The Fire Department Wrecker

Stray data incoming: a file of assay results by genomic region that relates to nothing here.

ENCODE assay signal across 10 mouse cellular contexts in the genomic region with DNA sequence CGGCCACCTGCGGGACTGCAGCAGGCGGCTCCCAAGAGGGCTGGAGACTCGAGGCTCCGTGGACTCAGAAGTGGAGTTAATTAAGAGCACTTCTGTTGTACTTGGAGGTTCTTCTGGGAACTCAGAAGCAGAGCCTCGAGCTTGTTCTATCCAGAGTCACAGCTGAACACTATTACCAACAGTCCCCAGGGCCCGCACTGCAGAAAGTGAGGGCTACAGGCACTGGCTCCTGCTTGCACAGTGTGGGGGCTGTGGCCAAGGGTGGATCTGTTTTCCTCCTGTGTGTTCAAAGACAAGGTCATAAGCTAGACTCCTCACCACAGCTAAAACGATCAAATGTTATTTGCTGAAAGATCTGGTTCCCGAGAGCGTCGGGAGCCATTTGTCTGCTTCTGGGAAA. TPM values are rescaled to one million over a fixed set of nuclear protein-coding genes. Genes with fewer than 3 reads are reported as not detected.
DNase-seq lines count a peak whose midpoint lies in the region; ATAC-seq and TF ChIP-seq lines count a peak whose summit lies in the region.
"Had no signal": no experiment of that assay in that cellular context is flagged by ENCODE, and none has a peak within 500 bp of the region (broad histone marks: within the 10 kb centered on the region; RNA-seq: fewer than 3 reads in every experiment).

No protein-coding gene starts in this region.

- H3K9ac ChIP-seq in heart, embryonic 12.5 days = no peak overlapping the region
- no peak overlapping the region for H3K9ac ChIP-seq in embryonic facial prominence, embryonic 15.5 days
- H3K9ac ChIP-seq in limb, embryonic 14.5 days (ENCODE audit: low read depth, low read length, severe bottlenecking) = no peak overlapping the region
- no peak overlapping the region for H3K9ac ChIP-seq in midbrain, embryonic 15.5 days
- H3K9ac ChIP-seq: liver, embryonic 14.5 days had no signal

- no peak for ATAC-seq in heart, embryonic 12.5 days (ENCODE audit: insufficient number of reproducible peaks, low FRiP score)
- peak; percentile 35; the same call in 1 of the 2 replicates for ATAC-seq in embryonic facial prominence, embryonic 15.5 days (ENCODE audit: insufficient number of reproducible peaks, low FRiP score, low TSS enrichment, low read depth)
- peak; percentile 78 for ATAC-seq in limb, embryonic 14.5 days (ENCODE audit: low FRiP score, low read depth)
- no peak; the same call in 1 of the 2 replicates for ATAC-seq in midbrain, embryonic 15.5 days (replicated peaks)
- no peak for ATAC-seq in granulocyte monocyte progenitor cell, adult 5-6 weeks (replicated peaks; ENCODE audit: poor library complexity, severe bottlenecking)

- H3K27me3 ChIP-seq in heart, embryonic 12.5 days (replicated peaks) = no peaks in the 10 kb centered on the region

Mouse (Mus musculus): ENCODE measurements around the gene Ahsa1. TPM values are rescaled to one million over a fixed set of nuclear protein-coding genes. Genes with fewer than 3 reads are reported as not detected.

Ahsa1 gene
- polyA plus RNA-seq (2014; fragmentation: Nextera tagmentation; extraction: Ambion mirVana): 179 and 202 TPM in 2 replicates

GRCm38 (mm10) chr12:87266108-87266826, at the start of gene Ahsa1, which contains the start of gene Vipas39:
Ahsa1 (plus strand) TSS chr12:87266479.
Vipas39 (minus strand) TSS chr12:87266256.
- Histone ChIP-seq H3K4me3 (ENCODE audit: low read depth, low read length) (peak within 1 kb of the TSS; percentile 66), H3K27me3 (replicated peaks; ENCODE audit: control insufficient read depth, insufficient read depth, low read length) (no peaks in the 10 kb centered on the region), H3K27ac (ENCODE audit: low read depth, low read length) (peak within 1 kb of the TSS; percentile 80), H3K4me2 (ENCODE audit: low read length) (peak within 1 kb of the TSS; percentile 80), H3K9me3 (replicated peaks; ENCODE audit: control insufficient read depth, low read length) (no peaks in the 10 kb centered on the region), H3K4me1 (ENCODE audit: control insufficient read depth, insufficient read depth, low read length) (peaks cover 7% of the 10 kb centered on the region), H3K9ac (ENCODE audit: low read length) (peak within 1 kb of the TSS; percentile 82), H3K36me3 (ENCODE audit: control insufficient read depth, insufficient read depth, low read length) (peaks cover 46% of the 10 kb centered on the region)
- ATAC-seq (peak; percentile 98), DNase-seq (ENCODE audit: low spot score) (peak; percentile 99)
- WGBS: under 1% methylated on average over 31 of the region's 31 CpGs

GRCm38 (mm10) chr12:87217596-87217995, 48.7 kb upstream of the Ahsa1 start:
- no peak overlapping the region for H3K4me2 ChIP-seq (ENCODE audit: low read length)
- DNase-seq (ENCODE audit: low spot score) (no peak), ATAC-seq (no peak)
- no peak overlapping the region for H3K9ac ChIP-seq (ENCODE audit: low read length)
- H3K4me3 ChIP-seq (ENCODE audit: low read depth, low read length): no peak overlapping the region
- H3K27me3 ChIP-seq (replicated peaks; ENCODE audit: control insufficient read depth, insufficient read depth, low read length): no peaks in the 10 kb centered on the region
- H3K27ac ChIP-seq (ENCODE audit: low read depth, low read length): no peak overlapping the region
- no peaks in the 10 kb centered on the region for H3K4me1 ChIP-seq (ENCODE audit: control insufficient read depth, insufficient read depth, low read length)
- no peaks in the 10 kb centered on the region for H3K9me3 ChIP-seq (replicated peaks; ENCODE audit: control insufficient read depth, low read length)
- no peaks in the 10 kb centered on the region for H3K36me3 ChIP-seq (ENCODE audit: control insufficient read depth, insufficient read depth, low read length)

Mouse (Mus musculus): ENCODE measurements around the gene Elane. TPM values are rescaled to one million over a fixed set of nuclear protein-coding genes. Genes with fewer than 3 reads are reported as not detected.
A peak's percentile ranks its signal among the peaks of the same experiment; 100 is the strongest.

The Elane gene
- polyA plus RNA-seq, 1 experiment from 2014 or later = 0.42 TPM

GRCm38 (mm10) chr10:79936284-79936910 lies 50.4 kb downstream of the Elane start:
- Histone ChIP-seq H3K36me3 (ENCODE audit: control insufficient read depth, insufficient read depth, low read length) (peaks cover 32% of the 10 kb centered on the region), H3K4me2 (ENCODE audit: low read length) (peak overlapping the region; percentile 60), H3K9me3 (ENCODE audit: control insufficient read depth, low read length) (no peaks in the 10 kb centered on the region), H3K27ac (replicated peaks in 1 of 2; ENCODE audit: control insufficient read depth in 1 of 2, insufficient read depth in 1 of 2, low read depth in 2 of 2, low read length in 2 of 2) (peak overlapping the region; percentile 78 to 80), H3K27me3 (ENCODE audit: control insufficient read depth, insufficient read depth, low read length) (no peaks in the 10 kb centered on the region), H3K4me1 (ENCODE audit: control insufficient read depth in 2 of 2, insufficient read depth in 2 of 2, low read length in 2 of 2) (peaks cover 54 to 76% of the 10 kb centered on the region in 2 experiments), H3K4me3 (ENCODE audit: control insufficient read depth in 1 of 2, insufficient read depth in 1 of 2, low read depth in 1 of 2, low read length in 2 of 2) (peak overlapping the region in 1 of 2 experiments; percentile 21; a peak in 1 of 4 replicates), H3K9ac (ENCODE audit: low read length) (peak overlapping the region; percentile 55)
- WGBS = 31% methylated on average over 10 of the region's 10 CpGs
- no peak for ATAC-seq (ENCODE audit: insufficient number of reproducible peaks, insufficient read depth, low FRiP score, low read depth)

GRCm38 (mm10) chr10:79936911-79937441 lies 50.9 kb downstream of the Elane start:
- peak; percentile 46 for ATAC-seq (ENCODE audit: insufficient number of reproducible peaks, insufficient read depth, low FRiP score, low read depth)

On the first page cover of this issue is illustrated a very important and comparatively new departure in fire department practice—the motor wrecker. The ease with which this powerful unit picks up the smashed car, as shown in the picture, and carries it away is an example of the necessary and useful work that the machine can perform. This particular wrecker is in use in the fire department of New York City. It weighs approximately seven tons, is equipped with a fire department Mack A. C. motor, and carries all kinds of wrecking equipment, such as jacks, bars, shovels, chains, ropes, repair tools, oil and 50 gallons of gasoline to supply motor pumping engines at fires when necessary. In reality it is a travelling machine and repair shop. It has a power winch and derrick on the rear that can lift ten tons. It picks up a heavy automobile and swings it around as if it were a baby carriage. It can even lift the end of a street car, if necessary, to release the victim of an accident. The towing of an 85-foot extension ladder truck is mere play. A possible speed of 40 to 45 miles an hour can be attained. This type of wrecker was originally designed by Charles E. Stewart, supervisor of motor apparatus in the Boston fire department, and was first built for that department by the International Motor Company of New York. It has since been adopted by leading cities in every part of the United States. New York, Chicago, Cleveland, Baltimore and many others now have wreckers as part of their standard municipal equipment.